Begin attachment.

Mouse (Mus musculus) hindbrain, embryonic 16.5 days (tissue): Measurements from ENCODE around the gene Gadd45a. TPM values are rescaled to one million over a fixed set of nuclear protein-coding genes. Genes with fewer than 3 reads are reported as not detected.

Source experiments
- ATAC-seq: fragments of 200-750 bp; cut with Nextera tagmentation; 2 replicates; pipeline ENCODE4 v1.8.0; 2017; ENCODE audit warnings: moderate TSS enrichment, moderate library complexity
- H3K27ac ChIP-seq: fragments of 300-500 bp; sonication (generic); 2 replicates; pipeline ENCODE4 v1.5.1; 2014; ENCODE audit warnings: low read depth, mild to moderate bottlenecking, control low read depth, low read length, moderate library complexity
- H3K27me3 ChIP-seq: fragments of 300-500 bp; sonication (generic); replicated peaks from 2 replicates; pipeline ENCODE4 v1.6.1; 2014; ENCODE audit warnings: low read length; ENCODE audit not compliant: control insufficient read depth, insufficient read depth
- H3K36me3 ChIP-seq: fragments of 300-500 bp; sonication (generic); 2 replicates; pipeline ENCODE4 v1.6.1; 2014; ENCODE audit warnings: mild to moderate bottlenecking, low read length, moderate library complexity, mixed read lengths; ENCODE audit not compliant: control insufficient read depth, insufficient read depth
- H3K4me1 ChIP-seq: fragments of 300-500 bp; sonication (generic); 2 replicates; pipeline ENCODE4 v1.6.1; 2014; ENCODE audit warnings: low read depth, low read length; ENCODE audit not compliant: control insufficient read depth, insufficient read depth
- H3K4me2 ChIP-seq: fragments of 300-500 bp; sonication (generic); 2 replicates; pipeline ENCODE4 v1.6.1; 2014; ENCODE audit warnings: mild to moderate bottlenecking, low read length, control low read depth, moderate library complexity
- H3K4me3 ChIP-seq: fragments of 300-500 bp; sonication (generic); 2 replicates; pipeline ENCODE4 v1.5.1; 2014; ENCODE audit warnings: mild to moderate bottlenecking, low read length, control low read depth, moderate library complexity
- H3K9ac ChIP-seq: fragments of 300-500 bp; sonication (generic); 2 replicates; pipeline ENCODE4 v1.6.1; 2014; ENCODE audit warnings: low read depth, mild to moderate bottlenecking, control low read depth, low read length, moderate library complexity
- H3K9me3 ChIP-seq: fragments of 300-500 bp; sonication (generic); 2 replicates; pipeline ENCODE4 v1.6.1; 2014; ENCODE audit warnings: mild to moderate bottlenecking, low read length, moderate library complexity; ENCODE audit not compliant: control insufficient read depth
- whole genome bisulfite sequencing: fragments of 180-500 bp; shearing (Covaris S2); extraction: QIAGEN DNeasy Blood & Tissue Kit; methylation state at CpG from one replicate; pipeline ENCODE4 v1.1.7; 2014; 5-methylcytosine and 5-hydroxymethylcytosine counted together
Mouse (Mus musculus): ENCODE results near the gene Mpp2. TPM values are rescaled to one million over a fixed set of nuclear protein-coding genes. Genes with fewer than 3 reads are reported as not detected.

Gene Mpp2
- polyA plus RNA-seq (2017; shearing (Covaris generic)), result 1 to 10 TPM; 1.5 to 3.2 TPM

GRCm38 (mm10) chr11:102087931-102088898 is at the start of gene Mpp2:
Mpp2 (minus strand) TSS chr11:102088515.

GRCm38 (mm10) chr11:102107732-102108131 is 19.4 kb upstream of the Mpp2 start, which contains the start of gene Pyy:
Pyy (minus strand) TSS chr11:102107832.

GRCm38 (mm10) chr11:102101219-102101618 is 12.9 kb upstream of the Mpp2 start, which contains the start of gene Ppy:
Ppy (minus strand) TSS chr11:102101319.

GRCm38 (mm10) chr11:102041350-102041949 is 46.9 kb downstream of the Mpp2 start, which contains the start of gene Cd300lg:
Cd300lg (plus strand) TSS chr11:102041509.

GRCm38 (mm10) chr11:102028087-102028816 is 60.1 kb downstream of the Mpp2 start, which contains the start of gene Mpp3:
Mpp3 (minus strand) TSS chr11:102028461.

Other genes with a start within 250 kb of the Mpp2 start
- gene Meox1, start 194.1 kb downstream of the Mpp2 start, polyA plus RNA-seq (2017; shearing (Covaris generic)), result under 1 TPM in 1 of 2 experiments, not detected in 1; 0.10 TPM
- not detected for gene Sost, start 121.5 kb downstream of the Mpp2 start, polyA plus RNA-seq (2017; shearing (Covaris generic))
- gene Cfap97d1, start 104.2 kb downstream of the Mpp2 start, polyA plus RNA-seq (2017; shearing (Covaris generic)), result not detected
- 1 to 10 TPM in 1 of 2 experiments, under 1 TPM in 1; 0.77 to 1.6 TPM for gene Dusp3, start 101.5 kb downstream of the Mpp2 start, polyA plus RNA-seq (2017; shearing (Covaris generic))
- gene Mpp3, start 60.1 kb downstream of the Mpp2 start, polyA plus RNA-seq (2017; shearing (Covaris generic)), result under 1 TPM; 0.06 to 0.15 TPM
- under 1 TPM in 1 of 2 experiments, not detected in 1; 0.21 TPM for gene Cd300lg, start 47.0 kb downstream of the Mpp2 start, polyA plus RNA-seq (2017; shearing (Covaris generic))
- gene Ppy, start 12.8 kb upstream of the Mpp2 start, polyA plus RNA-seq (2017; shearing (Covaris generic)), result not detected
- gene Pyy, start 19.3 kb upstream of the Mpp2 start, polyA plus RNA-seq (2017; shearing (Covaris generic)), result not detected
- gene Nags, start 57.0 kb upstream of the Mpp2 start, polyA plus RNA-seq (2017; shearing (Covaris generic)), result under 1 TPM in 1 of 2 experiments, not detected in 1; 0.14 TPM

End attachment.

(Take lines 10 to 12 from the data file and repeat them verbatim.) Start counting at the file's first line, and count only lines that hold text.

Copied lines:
- H3K9ac ChIP-seq: fragments of 300-500 bp; sonication (generic); 2 replicates; pipeline ENCODE4 v1.6.1; 2014; ENCODE audit warnings: low read depth, mild to moderate bottlenecking, control low read depth, low read length, moderate library complexity
- H3K9me3 ChIP-seq: fragments of 300-500 bp; sonication (generic); 2 replicates; pipeline ENCODE4 v1.6.1; 2014; ENCODE audit warnings: mild to moderate bottlenecking, low read length, moderate library complexity; ENCODE audit not compliant: control insufficient read depth
- whole genome bisulfite sequencing: fragments of 180-500 bp; shearing (Covaris S2); extraction: QIAGEN DNeasy Blood & Tissue Kit; methylation state at CpG from one replicate; pipeline ENCODE4 v1.1.7; 2014; 5-methylcytosine and 5-hydroxymethylcytosine counted together